Publications Meetings The Profession Membership Programs Math Samplings Policy & Advocacy In the News About the AMS

Remote Access
Bulletin of the American Mathematical Society
Bulletin of the American Mathematical Society
ISSN 1088-9485(online) ISSN 0273-0979(print)


Why the characteristic polynomial factors

Author: Bruce E. Sagan
Journal: Bull. Amer. Math. Soc. 36 (1999), 113-133
MSC (1991): Primary 06A07; Secondary 05C15, 20F55, 06C10, 52B30
Published electronically: February 16, 1999
MathSciNet review: 1659875
Full-text PDF

Abstract | References | Similar Articles | Additional Information

Abstract: We survey three methods for proving that the characteristic polynomial of a finite ranked lattice factors over the nonnegative integers and indicate how they have evolved recently. The first technique uses geometric ideas and is based on Zaslavsky's theory of signed graphs. The second approach is algebraic and employs results of Saito and Terao about free hyperplane arrangements. Finally we consider a purely combinatorial theorem of Stanley about supersolvable lattices and its generalizations.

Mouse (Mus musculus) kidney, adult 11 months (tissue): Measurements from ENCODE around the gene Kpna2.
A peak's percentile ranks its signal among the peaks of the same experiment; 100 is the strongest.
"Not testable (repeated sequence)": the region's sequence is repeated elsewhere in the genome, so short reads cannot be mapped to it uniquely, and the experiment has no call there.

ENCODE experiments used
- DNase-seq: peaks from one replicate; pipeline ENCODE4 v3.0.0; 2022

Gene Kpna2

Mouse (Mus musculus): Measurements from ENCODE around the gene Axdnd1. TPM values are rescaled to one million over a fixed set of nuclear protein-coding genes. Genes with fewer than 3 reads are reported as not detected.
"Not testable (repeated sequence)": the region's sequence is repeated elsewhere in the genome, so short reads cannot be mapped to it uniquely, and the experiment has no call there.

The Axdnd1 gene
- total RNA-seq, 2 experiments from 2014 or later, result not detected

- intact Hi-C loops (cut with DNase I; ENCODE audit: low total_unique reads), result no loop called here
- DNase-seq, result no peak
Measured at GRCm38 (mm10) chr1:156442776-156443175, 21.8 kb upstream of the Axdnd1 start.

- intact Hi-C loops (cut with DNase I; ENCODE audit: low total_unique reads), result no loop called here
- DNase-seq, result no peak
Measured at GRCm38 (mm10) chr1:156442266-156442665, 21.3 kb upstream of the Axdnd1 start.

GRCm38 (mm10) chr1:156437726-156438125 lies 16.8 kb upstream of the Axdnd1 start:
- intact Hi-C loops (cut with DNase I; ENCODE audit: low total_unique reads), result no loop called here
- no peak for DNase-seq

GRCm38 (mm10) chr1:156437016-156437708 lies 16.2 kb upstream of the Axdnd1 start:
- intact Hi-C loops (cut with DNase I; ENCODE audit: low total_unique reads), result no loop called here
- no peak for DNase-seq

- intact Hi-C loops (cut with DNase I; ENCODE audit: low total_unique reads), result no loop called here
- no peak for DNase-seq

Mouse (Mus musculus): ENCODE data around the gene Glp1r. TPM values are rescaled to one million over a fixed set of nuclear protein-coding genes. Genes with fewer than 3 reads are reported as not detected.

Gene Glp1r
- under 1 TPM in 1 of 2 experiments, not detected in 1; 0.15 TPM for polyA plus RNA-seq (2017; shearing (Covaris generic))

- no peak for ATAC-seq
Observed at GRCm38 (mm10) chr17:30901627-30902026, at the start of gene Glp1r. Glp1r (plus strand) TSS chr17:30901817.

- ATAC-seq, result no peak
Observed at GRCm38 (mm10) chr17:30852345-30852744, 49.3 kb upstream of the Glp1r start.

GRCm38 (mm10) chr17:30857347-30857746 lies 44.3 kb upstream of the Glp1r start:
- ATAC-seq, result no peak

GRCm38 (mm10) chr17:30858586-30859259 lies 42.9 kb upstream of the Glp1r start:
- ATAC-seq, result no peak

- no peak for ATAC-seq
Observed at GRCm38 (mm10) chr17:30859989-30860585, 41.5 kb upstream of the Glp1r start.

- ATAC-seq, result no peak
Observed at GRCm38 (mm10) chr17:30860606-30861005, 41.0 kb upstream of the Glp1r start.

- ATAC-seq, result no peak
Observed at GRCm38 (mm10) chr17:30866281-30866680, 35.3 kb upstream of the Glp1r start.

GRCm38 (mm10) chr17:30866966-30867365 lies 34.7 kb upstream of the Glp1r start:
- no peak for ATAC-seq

References [Enhancements On Off] (What's this?)

Similar Articles

Retrieve articles in Bulletin of the American Mathematical Society with MSC (1991): 06A07, 05C15, 20F55, 06C10, 52B30

Retrieve articles in all journals with MSC (1991): 06A07, 05C15, 20F55, 06C10, 52B30

Additional Information

Bruce E. Sagan
Affiliation: Department of Mathematics, Michigan State University, East Lansing, MI 48824-1027

PII: S 0273-0979(99)00775-2
Keywords: Characteristic polynomial, free arrangement, M\"obius function, partially ordered set, signed graph, subspace arrangement, supersolvable lattice
Received by editor(s): June 30, 1996
Received by editor(s) in revised form: November 30, 1998
Published electronically: February 16, 1999
Additional Notes: Presented at the 35th meeting of the Séminaire Lotharingien de Combinatoire, October 4–6, 1995
Article copyright: © Copyright 1999 American Mathematical Society

Comments: Email Webmaster

© Copyright , American Mathematical Society
Contact Us · Sitemap · Privacy Statement

Connect with us Facebook Twitter Google+ LinkedIn Instagram RSS feeds Blogs YouTube Podcasts Wikipedia